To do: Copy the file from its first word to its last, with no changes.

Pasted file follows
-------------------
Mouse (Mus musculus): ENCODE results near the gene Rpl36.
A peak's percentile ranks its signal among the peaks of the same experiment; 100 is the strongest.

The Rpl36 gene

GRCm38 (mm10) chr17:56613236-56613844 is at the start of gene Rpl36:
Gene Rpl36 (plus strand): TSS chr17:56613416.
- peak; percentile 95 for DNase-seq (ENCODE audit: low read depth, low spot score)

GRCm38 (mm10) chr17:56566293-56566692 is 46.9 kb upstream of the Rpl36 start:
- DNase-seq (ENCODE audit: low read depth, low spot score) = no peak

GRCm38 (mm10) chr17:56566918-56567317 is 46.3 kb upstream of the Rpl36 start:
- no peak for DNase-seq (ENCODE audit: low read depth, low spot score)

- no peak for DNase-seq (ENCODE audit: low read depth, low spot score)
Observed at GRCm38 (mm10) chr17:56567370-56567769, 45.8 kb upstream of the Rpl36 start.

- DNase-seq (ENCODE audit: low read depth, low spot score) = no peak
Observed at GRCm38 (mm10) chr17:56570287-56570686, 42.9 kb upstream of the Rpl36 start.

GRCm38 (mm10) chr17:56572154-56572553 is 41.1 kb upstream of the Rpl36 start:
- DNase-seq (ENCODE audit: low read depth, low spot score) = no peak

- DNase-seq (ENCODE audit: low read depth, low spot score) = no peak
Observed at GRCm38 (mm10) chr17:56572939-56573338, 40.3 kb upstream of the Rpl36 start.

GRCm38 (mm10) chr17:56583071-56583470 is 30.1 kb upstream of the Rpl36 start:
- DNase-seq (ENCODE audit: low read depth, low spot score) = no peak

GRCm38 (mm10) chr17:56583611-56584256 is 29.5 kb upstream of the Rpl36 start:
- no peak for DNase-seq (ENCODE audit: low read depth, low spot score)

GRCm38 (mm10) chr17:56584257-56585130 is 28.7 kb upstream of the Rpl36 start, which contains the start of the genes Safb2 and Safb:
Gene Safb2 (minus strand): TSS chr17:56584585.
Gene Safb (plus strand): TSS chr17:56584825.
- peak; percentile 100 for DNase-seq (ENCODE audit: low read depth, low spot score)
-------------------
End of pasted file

Mouse (Mus musculus): ENCODE results near the gene Rpl36.
A peak's percentile ranks its signal among the peaks of the same experiment; 100 is the strongest.

The Rpl36 gene

GRCm38 (mm10) chr17:56613236-56613844 is at the start of gene Rpl36:
Gene Rpl36 (plus strand): TSS chr17:56613416.
- peak; percentile 95 for DNase-seq (ENCODE audit: low read depth, low spot score)

GRCm38 (mm10) chr17:56566293-56566692 is 46.9 kb upstream of the Rpl36 start:
- DNase-seq (ENCODE audit: low read depth, low spot score) = no peak

GRCm38 (mm10) chr17:56566918-56567317 is 46.3 kb upstream of the Rpl36 start:
- no peak for DNase-seq (ENCODE audit: low read depth, low spot score)

- no peak for DNase-seq (ENCODE audit: low read depth, low spot score)
Observed at GRCm38 (mm10) chr17:56567370-56567769, 45.8 kb upstream of the Rpl36 start.

- DNase-seq (ENCODE audit: low read depth, low spot score) = no peak
Observed at GRCm38 (mm10) chr17:56570287-56570686, 42.9 kb upstream of the Rpl36 start.

GRCm38 (mm10) chr17:56572154-56572553 is 41.1 kb upstream of the Rpl36 start:
- DNase-seq (ENCODE audit: low read depth, low spot score) = no peak

- DNase-seq (ENCODE audit: low read depth, low spot score) = no peak
Observed at GRCm38 (mm10) chr17:56572939-56573338, 40.3 kb upstream of the Rpl36 start.

GRCm38 (mm10) chr17:56583071-56583470 is 30.1 kb upstream of the Rpl36 start:
- DNase-seq (ENCODE audit: low read depth, low spot score) = no peak

GRCm38 (mm10) chr17:56583611-56584256 is 29.5 kb upstream of the Rpl36 start:
- no peak for DNase-seq (ENCODE audit: low read depth, low spot score)

GRCm38 (mm10) chr17:56584257-56585130 is 28.7 kb upstream of the Rpl36 start, which contains the start of the genes Safb2 and Safb:
Gene Safb2 (minus strand): TSS chr17:56584585.
Gene Safb (plus strand): TSS chr17:56584825.
- peak; percentile 100 for DNase-seq (ENCODE audit: low read depth, low spot score)